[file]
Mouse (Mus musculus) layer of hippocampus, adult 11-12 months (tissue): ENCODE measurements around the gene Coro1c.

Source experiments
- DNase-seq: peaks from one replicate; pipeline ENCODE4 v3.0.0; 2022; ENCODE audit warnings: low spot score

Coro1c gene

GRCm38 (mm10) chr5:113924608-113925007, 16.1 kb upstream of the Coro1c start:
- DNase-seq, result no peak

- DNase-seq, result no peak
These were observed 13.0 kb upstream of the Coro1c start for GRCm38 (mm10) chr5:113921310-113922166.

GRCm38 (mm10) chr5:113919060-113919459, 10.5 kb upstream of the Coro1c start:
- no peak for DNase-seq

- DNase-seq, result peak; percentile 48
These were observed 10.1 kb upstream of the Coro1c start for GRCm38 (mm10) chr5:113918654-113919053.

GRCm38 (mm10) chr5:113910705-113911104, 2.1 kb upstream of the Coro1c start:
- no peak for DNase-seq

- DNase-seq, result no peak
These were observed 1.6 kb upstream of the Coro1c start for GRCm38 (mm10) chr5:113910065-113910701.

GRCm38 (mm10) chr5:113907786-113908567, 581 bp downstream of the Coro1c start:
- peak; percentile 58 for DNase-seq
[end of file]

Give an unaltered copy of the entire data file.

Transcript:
Mouse (Mus musculus) layer of hippocampus, adult 11-12 months (tissue): ENCODE measurements around the gene Coro1c.

Source experiments
- DNase-seq: peaks from one replicate; pipeline ENCODE4 v3.0.0; 2022; ENCODE audit warnings: low spot score

Coro1c gene

GRCm38 (mm10) chr5:113924608-113925007, 16.1 kb upstream of the Coro1c start:
- DNase-seq, result no peak

- DNase-seq, result no peak
These were observed 13.0 kb upstream of the Coro1c start for GRCm38 (mm10) chr5:113921310-113922166.

GRCm38 (mm10) chr5:113919060-113919459, 10.5 kb upstream of the Coro1c start:
- no peak for DNase-seq

- DNase-seq, result peak; percentile 48
These were observed 10.1 kb upstream of the Coro1c start for GRCm38 (mm10) chr5:113918654-113919053.

GRCm38 (mm10) chr5:113910705-113911104, 2.1 kb upstream of the Coro1c start:
- no peak for DNase-seq

- DNase-seq, result no peak
These were observed 1.6 kb upstream of the Coro1c start for GRCm38 (mm10) chr5:113910065-113910701.

GRCm38 (mm10) chr5:113907786-113908567, 581 bp downstream of the Coro1c start:
- peak; percentile 58 for DNase-seq